March 2017: Military Medicine
https://www.readbyqxmd.com/read/28264466/synthesis-and-characterization-of-a-new-bivalent-ligand-combining-caffeine-and-docosahexaenoic-acid
#13
Víctor Fernández-Dueñas, Jhonny Azuaje, Xavier Morató, Begoña Cordobilla, Joan Carles Domingo, Eddy Sotelo, Francisco Ciruela
Caffeine is a promising drug for the management of neurodegenerative diseases such as Parkinson's disease (PD), demonstrating neuroprotective properties that have been attributed to its interaction with the basal ganglia adenosine A2A receptor (A2AR). However, the doses needed to exert these neuroprotective effects may be too high. Thus, it is important to design novel approaches that selectively deliver this natural compound to the desired target. Docosahexaenoic acid (DHA) is the major omega-3 fatty acid in the brain and can act as a specific carrier of caffeine...
February 27, 2017: Molecules: a Journal of Synthetic Chemistry and Natural Product Chemistry
https://www.readbyqxmd.com/read/28263415/very-low-concentrations-of-ethanol-suppress-excitatory-synaptic-transmission-in-rat-visual-cortex
#14
Lucas Luong, Nicholas M Bannon, Andrew Redenti, Marina Chistiakova, Maxim Volgushev
Ethanol is one of the most commonly used substances in the world. Behavioral effects of alcohol are well described, however cellular mechanisms of its action are poorly understood. There is an apparent contradiction between measurable behavioral changes produced by low concentrations of ethanol, and lack of evidence of synaptic changes at these concentrations. Further, effects of ethanol on synaptic transmission in the neocortex are poorly understood. Here we set to determine effects of ethanol on excitatory synaptic transmission in the neocortex...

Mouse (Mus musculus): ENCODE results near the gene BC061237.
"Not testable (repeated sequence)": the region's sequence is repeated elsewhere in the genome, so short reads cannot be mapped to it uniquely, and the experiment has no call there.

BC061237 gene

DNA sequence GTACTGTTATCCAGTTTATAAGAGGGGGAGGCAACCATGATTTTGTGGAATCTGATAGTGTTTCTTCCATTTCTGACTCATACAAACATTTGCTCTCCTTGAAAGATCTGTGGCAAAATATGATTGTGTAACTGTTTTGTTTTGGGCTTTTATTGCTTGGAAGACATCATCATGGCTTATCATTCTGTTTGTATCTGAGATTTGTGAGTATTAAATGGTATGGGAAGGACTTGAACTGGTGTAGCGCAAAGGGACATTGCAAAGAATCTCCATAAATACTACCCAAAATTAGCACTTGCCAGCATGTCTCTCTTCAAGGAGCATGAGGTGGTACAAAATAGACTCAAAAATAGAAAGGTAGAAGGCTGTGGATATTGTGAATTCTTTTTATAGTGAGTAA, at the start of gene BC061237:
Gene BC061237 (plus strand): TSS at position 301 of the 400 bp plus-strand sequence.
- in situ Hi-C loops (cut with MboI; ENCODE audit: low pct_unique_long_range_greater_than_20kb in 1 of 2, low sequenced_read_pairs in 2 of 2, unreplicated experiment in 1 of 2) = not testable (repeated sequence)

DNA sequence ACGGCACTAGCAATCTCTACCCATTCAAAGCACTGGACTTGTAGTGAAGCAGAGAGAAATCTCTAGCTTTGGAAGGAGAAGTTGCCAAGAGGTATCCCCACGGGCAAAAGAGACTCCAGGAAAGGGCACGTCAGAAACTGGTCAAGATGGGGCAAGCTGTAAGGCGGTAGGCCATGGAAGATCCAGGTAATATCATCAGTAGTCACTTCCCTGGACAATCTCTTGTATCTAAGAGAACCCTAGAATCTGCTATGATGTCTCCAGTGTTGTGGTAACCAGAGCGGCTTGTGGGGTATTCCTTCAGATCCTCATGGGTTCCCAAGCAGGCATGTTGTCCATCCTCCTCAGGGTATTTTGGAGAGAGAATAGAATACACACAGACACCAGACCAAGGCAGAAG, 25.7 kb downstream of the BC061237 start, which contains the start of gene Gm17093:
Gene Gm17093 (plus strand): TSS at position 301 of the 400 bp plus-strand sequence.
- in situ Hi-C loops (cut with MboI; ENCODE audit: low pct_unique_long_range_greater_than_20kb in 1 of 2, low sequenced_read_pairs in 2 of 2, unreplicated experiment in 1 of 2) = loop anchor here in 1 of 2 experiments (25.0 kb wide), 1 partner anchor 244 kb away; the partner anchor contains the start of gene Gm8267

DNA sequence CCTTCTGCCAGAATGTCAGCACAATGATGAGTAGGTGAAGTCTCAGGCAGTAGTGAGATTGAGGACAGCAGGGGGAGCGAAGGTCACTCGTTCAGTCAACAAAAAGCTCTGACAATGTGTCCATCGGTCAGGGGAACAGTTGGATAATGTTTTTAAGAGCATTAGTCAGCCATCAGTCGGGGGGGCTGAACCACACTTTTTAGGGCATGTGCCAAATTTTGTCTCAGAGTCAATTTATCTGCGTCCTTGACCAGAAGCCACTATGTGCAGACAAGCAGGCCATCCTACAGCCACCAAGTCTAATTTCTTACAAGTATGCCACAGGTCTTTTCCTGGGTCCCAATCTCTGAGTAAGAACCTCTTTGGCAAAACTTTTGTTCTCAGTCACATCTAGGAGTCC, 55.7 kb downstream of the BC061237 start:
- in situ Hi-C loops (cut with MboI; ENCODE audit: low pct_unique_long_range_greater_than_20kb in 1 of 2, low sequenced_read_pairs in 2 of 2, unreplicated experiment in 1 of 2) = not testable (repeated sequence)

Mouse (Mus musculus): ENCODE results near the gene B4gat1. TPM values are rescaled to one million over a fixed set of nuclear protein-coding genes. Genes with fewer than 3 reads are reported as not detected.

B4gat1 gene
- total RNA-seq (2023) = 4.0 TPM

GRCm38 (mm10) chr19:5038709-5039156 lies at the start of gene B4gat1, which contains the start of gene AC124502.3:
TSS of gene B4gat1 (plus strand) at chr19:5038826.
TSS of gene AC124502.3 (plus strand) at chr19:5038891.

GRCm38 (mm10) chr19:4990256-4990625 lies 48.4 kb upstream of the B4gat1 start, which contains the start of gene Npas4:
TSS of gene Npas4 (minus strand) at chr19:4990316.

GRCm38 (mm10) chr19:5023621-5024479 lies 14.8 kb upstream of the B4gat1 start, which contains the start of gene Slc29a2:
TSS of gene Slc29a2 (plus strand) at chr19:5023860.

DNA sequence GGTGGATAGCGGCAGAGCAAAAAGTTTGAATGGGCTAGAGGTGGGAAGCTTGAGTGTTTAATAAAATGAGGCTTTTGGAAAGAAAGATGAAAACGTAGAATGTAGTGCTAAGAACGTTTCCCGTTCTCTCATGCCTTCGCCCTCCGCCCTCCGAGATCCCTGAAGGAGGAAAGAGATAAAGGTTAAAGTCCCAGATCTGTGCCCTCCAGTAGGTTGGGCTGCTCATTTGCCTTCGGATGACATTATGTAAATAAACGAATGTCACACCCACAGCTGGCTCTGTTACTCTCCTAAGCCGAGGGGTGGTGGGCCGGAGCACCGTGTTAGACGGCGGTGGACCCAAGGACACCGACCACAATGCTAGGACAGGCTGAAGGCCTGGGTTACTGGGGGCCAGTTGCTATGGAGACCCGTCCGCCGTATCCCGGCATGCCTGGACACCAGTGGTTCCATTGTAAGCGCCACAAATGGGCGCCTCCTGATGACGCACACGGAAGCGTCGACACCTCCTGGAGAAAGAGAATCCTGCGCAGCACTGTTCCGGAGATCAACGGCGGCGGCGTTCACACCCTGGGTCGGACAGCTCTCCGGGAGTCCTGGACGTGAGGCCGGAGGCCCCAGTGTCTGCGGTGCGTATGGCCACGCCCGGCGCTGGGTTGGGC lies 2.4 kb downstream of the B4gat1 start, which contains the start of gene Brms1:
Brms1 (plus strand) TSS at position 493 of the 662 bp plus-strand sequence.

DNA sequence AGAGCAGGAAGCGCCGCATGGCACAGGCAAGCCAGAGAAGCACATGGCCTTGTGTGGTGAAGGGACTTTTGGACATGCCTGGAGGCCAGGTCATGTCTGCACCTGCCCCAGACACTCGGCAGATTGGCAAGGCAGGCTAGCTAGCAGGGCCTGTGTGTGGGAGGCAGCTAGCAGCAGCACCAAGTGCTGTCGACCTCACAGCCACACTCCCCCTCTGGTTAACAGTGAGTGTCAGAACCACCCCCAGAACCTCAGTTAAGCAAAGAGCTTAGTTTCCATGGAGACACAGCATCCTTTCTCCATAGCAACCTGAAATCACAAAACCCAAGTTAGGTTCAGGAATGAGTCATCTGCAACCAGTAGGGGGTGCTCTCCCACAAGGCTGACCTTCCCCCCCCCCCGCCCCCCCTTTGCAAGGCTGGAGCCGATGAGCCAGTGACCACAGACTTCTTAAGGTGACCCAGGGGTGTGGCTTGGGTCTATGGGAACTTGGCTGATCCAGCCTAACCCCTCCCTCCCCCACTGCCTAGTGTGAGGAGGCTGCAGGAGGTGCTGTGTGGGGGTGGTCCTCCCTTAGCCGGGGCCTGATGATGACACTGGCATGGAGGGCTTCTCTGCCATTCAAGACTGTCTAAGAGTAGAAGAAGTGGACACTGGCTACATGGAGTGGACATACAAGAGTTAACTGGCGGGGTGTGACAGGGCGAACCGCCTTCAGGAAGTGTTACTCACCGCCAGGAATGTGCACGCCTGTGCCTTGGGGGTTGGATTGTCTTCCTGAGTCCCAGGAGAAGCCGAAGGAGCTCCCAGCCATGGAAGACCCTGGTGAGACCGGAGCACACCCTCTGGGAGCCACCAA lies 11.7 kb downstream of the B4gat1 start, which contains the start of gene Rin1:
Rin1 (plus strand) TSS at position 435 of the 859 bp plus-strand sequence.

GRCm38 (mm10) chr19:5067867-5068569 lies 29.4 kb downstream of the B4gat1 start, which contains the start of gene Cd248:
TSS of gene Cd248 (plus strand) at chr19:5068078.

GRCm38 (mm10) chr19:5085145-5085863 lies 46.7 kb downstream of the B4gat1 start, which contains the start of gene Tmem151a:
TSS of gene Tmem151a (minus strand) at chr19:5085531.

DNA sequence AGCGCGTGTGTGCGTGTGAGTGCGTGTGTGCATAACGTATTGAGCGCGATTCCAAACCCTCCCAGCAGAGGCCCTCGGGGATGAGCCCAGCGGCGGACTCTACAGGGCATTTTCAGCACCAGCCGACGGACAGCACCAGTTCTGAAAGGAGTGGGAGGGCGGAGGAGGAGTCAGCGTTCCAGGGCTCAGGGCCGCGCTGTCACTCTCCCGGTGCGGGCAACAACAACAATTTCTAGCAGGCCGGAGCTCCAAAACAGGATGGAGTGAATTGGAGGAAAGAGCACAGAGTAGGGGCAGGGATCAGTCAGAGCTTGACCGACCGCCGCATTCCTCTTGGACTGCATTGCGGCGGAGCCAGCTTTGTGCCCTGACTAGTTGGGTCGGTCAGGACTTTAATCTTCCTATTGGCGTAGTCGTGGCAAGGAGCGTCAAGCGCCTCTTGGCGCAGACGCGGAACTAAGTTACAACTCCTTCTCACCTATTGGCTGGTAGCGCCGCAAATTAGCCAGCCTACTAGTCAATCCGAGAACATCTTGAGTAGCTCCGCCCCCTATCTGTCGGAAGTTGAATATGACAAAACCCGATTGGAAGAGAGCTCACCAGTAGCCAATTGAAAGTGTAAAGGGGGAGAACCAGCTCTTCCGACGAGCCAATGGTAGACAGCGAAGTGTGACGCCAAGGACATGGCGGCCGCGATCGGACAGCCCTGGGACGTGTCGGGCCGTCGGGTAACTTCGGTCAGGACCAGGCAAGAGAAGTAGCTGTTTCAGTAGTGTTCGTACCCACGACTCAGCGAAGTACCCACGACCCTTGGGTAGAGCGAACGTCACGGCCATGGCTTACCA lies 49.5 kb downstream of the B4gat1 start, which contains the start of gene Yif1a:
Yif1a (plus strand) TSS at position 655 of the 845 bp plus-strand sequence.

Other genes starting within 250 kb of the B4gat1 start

March 6, 2017: European Journal of Neuroscience
https://www.readbyqxmd.com/read/28257435/idelalisib-and-caffeine-reduce-suppression-of-t-cell-responses-mediated-by-activated-chronic-lymphocytic-leukemia-cells
#15
Barry D Hock, Sean A MacPherson, Judith L McKenzie
Chronic lymphocytic leukemia (CLL) is associated with T cell dysfunction. Activated CLL cells are found within the lymphoid tumor micro-environment and overcoming immuno-suppression induced by these cells may improve anti-CLL immune responses. However, the mechanisms by which activated CLL cells inhibit T cell responses, and reagents targeting such mechanisms have not been identified. Here we demonstrate that the ability of in vitro activated CLL cells to suppress T cell proliferation is not reversed by the presence of ecto-nuclease inhibitors or blockade of IL-10, PD-1 and CTLA-4 pathways...
2017: PloS One
https://www.readbyqxmd.com/read/28251715/homeostatic-response-to-sleep-rest-deprivation-by-constant-water-flow-in-larval-zebrafish-in-both-dark-and-light-conditions
#16
Vilma Aho, Maija Vainikka, Henri A J Puttonen, Heidi M K Ikonen, Tiia Salminen, Pertti Panula, Tarja Porkka-Heiskanen, Henna-Kaisa Wigren
Sleep-or sleep-like states-have been reported in adult and larval zebrafish using behavioural criteria. These reversible quiescent periods, displaying circadian rhythmicity, have been used in pharmacological, genetic and neuroanatomical studies of sleep-wake regulation. However, one of the important criteria for sleep, namely sleep homeostasis, has not been demonstrated unequivocally. To study rest homeostasis in zebrafish larvae, we rest-deprived 1-week-old larvae with a novel, ecologically relevant method: flow of water...
March 2, 2017: Journal of Sleep Research
https://www.readbyqxmd.com/read/28250576/having-a-coffee-break-the-impact-of-caffeine-consumption-on-microglia-mediated-inflammation-in-neurodegenerative-diseases